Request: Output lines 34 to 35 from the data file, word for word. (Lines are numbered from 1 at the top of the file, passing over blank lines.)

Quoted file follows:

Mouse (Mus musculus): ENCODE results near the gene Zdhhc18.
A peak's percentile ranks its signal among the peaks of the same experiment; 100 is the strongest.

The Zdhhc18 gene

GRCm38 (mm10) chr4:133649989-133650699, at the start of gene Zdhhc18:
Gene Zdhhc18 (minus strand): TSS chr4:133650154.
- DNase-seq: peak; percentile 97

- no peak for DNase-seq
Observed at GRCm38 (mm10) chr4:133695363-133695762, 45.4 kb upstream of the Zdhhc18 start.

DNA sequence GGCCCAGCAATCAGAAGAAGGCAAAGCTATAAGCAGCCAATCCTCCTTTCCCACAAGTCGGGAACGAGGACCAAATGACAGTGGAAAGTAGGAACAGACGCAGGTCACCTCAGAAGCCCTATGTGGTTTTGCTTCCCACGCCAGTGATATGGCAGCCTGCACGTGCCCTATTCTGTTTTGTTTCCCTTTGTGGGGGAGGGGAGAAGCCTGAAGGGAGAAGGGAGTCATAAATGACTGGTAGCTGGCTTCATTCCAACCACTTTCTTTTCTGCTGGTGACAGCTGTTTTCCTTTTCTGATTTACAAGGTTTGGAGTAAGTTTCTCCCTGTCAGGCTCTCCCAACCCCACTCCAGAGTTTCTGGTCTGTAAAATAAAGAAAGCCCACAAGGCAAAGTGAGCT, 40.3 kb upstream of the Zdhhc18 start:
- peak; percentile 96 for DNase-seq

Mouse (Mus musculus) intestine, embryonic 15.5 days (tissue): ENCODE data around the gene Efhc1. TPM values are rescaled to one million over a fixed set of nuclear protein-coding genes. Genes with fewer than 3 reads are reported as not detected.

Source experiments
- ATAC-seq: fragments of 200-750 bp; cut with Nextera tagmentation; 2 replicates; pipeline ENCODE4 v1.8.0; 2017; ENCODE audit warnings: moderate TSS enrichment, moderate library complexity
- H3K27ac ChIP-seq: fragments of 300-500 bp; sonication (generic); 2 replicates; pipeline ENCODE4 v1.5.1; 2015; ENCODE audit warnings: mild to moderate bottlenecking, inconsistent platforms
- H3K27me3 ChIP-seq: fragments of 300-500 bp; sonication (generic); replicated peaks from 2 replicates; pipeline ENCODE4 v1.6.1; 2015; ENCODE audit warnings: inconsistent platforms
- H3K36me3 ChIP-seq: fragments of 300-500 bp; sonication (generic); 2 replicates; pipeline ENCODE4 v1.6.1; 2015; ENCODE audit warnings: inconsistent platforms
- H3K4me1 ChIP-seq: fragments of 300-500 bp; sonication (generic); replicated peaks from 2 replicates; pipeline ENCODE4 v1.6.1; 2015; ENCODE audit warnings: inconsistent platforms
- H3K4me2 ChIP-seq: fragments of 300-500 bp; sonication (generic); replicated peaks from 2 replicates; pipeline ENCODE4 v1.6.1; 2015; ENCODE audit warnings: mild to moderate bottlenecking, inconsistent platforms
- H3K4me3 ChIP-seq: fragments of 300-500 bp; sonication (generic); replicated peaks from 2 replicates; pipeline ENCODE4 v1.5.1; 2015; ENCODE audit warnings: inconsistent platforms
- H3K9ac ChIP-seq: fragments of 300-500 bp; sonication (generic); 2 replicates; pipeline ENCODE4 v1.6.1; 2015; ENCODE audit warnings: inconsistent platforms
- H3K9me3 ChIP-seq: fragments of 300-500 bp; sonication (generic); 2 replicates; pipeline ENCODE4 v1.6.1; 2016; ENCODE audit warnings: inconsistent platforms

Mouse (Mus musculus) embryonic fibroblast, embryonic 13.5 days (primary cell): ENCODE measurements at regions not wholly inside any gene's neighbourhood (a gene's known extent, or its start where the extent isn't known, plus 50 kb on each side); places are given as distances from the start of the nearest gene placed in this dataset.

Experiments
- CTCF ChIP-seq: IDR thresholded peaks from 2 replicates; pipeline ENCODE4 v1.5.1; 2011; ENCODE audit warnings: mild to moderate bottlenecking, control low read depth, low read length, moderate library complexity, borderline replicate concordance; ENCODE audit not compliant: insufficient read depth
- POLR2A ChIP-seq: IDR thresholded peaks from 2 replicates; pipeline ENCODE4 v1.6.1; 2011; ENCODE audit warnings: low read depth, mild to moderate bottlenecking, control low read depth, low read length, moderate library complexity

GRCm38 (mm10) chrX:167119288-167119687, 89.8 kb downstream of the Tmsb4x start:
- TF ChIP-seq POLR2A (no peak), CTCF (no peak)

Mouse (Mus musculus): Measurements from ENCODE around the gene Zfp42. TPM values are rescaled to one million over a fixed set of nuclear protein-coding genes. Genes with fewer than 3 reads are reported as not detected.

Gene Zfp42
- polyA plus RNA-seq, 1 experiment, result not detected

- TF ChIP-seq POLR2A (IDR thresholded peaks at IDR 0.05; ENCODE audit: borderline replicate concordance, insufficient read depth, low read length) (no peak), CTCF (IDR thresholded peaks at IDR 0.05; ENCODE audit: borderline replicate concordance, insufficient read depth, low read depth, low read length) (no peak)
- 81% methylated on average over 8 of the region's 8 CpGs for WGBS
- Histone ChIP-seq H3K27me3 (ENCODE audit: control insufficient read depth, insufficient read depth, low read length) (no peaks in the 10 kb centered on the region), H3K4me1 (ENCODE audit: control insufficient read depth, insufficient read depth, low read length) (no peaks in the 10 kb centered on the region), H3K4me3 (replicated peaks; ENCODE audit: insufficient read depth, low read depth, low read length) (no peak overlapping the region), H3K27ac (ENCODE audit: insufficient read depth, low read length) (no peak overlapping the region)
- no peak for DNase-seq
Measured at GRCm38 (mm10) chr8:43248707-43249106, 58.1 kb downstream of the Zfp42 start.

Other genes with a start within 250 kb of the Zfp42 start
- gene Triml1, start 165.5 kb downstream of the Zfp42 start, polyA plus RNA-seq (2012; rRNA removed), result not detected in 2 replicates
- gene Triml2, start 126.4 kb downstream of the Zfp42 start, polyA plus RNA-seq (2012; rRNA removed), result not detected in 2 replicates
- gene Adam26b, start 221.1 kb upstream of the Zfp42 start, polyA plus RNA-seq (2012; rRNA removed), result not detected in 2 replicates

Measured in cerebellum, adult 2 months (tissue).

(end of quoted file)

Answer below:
- no peak for DNase-seq
Measured at GRCm38 (mm10) chr8:43248707-43249106, 58.1 kb downstream of the Zfp42 start.